While Vitolo only addressed the race- and sex-based discrimination in the American Rescue Plan Act of 2021, it could prove fatal to many federal and state statutes, regulations, and practices.
Prioritizing government-owned broadband networks would be inconsistent with the Constitution’s provisions regarding private property and commerce.
The case, New York State Rifle & Pistol Association, Inc. v. Corlett, represents the first time in more than a decade that the high court will hear a Second Amendment case.
Those disappointed in the outcome of this election and of the Texas suit should not lose sight of the constitutional values that will last far beyond any one lawsuit and any one election.
It is hard to believe the justices put the constitutional question above their desire to avoid appearing to meddle in the 2020 election.
Commonsense jurisprudence will recognize the open-shut argument that voters’ civil rights were violated by vote dilution during an unconstitutional election process.
Texas argues that the case ‘presents constitutional questions of immense national consequences,’ namely that the 2020 election suffered from serious constitutional irregularities.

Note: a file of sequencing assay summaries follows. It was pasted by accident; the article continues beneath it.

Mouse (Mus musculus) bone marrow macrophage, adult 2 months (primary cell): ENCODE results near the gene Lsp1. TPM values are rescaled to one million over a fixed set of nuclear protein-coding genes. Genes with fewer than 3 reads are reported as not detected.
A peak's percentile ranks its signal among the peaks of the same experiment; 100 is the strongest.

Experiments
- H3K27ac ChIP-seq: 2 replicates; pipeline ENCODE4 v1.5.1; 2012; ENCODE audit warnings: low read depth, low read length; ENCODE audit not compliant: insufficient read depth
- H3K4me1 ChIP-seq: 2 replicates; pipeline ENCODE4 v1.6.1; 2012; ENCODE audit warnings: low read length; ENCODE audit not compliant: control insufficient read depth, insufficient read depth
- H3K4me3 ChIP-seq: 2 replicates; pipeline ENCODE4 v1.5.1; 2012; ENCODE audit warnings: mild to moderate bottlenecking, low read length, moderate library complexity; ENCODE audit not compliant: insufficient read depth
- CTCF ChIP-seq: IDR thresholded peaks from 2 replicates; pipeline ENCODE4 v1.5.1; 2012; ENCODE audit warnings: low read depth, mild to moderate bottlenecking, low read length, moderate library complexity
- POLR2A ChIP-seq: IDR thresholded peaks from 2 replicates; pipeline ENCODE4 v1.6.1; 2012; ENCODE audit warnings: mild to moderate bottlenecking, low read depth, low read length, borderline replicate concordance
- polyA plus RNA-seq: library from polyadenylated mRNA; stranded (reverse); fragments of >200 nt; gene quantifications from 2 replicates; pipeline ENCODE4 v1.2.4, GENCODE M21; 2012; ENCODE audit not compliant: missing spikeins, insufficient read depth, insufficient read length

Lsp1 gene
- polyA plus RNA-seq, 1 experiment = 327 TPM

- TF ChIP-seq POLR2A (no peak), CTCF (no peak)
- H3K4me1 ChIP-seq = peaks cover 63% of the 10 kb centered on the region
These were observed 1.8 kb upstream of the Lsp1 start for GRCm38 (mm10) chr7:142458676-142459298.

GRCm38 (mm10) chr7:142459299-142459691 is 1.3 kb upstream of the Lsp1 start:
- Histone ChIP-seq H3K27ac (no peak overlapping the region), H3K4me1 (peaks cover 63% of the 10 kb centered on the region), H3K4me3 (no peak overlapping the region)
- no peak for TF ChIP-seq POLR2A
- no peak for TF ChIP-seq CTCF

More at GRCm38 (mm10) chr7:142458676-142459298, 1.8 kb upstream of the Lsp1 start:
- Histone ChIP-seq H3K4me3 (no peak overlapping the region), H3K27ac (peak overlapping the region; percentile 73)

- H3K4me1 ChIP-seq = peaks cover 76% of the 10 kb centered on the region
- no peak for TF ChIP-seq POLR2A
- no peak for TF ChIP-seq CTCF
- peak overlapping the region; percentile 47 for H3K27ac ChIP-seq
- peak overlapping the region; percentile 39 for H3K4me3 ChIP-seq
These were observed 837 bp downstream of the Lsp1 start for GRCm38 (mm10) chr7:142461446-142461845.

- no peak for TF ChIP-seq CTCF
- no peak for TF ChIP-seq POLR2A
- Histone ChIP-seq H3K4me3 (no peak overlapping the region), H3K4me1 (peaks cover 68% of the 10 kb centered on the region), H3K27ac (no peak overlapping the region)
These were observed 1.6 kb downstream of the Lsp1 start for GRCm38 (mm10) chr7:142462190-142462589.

As a conservative, an originalist, and a black American, I am greatly intrigued by Sen. Edward Markey’s claim that applying the Constitution as it’s written is racist.
In Laurence Tribe’s telling, the vice president’s tie-breaking vote does not apply to judicial nominees. That is supported by neither the Constitution’s text nor the Senate’s historical practice.
Federal judges will need no more than an imagination and a political agenda to use the Equal Rights Amendment for all sorts of mischief.
The sweeping language of the Equal Rights Amendment provides a practically endless number of potential legal hooks for gender-bending social engineering from the bench.
This week, House Democrats will reportedly pass a measure to lift the 1982 deadline on a feminist amendment to the U.S. Constitution that would actually hurt women and identity politics groups.
If a legislature ratifies a constitutional amendment, but that amendment does not exist, has the legislature actually done anything?
Noah Feldman, a Harvard Law School professor, argued more than two years ago that President Donald Trump could be impeached even without evidence of a crime.
Kavanaugh’s speech, which spoke overwhelmingly of his gratitude for people who helped him and his family to weather his confirmation hearings, also offered another message: one of supreme fearlessness.
Supreme Court Justice Clarence Thomas doesn’t want to set fire to the rule of law. He simply wants to let the Constitution, the real Constitution, once again be what it claims to be — the supreme law of the land.
Roe was wrong on the day it was written, but to settle the issue we must go beyond overturning it. The people must demand that the Constitution be amended to prevent rulings like Roe from happening again.
New York City is far from the only government with unconstitutional gun control laws on the books. Nearly every court in the nation has ignored Heller and McDonald.
Our constitutional culture is falling apart. We must remedy that before it’s too late.
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